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I am reading graphs such as http://www.dis.uniroma1.it/challenge9/data/rome/rome99.gr from http://www.dis.uniroma1.it/challenge9/download.shtml in python. For example, using this code.

#!/usr/bin/python
from igraph import *
fname = "rome99.gr"
g = Graph.Read_DIMACS(fname, directed=True )

(I need to change the line "p sp 3353 8870" " to "p max 3353 8870" to get this to work using igraph.)

I would like to convert the graph to one where all nodes have outdegree 1 (except for extra zero weight edges we are allowed to add) but still preserve all shortest paths. That is a path between two nodes in the original graph should be a shortest path in the new graph if and only if it is a shortest path in the converted graph. I will explain this a little more after an example.

One way to do this I was thinking is to replace each node v by a little linear subgraph with v.outdegree(mode=OUT) nodes. In the subgraph the nodes are connected in sequence by zero weight edges. We then connect nodes in the subgraph to the first node in other little subgraphs we have created.

I don't mind using igraph or networkx for this task but I am stuck with the syntax of how to do it.

For example, if we start with graph G:

enter image description here

I would like to convert it to graph H:

enter image description here

As the second graph has more nodes than the first we need to define what we mean by its having the same shortest paths as the first graph. I only consider paths between either nodes labelled with simple letters of with nodes labelled X1. In other words, in this example a path can't start or end in A2 or B2. We also merge all versions of a node when considering a path. So a path A1->A2->D in H is regarded as the same as A->D in G.

This is how far I have got. First I add the zero weight edges to the new graph

h = Graph(g.ecount(), directed=True)
#Connect the nodes with zero weight edges
gtoh = [0]*g.vcount()
i=0
for v in g.vs:
    gtoh[v.index] = i 
    if (v.degree(mode=OUT) > 1):
        for j in xrange(v.degree(mode=OUT)-1):
            h.add_edge(i,i+1, weight = 0) 
            i = i+1
    i  = i + 1

Then I add the main edges

#Now connect the nodes to the relevant "head" nodes.
for v in g.vs:
    h_v_index = gtoh[v.index]
    i = 0
    for neighbour in g.neighbors(v, mode=OUT):
        h.add_edge(gtoh[v.index]+i,gtoh[neighbour], weight = g.es[g.get_eid(v.index, neighbour)]["weight"])
        i = i +1

Is there a nicer/better way of doing this? I feel there must be.

share|improve this question
    
B1 has out-degree 2 in the second graph. –  Gabor Csardi Dec 5 '13 at 20:50
    
@GaborCsardi I am not counting the extra out edges we add which have 0 weight. I added that to the question at some point, are you looking at the most current version? –  marshall Dec 5 '13 at 20:56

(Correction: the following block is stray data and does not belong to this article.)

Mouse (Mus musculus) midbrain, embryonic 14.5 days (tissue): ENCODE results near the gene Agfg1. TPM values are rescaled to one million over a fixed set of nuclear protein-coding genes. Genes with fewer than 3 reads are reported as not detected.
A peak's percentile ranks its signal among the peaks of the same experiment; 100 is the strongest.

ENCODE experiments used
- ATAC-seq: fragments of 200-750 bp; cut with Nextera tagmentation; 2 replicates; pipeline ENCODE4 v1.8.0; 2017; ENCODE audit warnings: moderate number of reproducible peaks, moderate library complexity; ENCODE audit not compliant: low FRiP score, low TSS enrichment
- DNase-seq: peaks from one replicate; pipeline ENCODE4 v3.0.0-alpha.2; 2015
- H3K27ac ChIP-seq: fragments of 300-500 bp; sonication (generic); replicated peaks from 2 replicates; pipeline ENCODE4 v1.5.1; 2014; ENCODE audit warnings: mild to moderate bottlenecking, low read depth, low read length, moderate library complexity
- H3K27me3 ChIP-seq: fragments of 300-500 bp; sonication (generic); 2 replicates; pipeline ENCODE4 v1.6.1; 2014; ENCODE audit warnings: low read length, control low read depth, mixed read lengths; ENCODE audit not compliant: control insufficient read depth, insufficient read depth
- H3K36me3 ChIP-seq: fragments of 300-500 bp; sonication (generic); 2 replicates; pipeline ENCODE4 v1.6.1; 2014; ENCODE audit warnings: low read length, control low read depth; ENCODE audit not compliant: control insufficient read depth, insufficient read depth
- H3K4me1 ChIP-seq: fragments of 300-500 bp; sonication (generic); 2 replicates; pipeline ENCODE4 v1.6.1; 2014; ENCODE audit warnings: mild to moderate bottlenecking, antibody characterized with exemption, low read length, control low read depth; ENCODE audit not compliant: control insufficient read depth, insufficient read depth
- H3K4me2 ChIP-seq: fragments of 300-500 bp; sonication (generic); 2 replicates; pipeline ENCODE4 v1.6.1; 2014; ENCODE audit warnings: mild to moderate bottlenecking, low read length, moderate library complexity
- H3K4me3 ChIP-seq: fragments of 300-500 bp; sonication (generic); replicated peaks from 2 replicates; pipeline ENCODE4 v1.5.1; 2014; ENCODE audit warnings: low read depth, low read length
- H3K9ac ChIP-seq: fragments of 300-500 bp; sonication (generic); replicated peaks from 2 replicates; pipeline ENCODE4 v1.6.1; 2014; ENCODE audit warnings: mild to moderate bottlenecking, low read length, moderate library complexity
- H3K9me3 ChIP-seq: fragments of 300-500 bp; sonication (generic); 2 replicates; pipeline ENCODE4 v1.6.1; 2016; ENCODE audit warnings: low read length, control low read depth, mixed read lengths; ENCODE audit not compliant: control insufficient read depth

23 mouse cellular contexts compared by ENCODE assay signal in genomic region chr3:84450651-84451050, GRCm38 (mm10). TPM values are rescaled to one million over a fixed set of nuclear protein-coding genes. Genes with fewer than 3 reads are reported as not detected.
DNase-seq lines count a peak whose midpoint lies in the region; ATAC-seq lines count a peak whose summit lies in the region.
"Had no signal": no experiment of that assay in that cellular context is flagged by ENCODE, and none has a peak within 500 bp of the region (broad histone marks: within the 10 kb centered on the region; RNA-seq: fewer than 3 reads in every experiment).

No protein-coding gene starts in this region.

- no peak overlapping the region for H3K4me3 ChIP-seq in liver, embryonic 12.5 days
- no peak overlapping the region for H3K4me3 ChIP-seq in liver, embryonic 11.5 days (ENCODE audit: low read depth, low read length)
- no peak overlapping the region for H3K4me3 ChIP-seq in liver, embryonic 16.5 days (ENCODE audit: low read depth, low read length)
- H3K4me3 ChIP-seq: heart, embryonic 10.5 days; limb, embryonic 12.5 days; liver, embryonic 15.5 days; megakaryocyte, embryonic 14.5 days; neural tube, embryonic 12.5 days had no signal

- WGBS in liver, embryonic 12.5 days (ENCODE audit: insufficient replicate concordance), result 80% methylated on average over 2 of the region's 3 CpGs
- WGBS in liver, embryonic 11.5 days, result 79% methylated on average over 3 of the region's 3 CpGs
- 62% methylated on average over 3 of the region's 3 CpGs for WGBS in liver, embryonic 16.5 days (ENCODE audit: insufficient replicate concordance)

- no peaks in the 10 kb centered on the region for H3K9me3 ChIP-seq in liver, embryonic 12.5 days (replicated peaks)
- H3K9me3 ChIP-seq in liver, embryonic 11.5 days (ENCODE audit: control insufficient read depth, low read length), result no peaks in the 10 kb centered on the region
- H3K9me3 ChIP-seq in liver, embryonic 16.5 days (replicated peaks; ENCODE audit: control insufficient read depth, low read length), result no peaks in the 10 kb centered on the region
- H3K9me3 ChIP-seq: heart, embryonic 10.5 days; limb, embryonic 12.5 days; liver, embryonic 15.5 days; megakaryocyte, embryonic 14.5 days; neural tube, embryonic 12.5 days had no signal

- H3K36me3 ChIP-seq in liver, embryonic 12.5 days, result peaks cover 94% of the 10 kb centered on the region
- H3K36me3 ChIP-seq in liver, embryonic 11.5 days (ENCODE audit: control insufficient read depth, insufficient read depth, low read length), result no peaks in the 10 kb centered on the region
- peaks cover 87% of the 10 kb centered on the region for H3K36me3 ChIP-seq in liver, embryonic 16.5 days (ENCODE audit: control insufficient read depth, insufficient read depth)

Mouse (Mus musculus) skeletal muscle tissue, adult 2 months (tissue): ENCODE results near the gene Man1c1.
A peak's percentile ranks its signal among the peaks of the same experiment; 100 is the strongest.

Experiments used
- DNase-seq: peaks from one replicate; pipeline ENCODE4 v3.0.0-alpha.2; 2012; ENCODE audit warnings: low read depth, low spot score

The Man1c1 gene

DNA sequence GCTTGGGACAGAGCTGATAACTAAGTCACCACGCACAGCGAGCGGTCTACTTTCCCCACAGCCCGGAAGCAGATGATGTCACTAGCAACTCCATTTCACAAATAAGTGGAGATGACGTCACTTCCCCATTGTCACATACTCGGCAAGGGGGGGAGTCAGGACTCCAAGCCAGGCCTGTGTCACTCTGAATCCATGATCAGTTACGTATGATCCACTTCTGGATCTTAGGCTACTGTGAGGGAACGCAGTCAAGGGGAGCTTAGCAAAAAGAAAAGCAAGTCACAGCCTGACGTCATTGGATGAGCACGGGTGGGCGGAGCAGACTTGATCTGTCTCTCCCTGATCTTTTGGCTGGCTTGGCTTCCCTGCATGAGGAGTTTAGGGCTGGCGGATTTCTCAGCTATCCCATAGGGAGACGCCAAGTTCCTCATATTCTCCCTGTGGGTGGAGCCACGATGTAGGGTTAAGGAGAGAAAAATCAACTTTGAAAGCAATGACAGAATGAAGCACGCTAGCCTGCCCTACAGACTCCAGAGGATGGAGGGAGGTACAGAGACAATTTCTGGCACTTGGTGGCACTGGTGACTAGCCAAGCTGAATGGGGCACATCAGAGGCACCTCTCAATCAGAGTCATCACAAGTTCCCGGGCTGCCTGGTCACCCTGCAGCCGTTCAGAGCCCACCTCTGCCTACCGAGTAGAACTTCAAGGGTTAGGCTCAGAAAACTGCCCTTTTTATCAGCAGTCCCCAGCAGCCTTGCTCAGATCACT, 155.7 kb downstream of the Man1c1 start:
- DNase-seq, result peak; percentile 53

what is the advantage of changing the graph in this manner? not obvious why this is even necessary. –  Corley Brigman Dec 9 '13 at 16:54
    
@CorleyBrigman I need it in this format for a particular tool I am using. It can only cope with one non-zero weight outgoing edge per node. More generally, I would love to learn of elegant ways to do this sort of conversion just so I can get better at coding. –  marshall Dec 9 '13 at 17:31

1 Answer 1

up vote 2 down vote accepted
+100

The following code should work in igraph and Python 2.x; basically it does what you proposed: it creates a "linear subgraph" for every single node in the graph, and connects exactly one outgoing edge to each node in the linear subgraph corresponding to the old node.

#!/usr/bin/env python

from igraph import Graph
from itertools import izip

def pairs(l):
    """Given a list l, returns an iterable that yields pairs of the form
    (l[i], l[i+1]) for all possible consecutive pairs of items in l"""
    return izip(l, l[1:])

def convert(g):
    # Get the old vertex names from g
    if "name" in g.vertex_attributes():
        old_names = map(str, g.vs["name"])
    else:
        old_names = map(str, xrange(g.vcount))

    # Get the outdegree vector of the old graph
    outdegs = g.outdegree()

    # Create a mapping from old node IDs to the ID of the first node in
    # the linear subgraph corresponding to the old node in the new graph
    new_node_id = 0
    old_to_new = []
    new_names = []
    for old_node_id in xrange(g.vcount()):
        old_to_new.append(new_node_id)
        new_node_id += outdegs[old_node_id]
        old_name = old_names[old_node_id]
        if outdegs[old_node_id] <= 1:
            new_names.append(old_name)
        else:
            for i in xrange(1, outdegs[old_node_id]+1):
                new_names.append(old_name + "." + str(i))

    # Add a sentinel element to old_to_new just to make our job easier
    old_to_new.append(new_node_id)

    # Create the edge list of the new graph and the weights of the new
    # edges
    new_edgelist = []
    new_weights = []

    # 1) Create the linear subgraphs
    for new_node_id, next_new_node_id in pairs(old_to_new):
        for source, target in pairs(range(new_node_id, next_new_node_id)):
            new_edgelist.append((source, target))
            new_weights.append(0)

    # 2) Create the new edges based on the old ones
    for old_node_id in xrange(g.vcount()):
        new_node_id = old_to_new[old_node_id]
        for edge_id in g.incident(old_node_id, mode="out"):
            neighbor = g.es[edge_id].target
            new_edgelist.append((new_node_id, old_to_new[neighbor]))
            new_node_id += 1
            print g.es[edge_id].source, g.es[edge_id].target, g.es[edge_id]["weight"]
            new_weights.append(g.es[edge_id]["weight"])

    # Return the graph
    vertex_attrs = {"name": new_names}
    edge_attrs = {"weight": new_weights}
    return Graph(new_edgelist, directed=True, vertex_attrs=vertex_attrs, \
            edge_attrs=edge_attrs)
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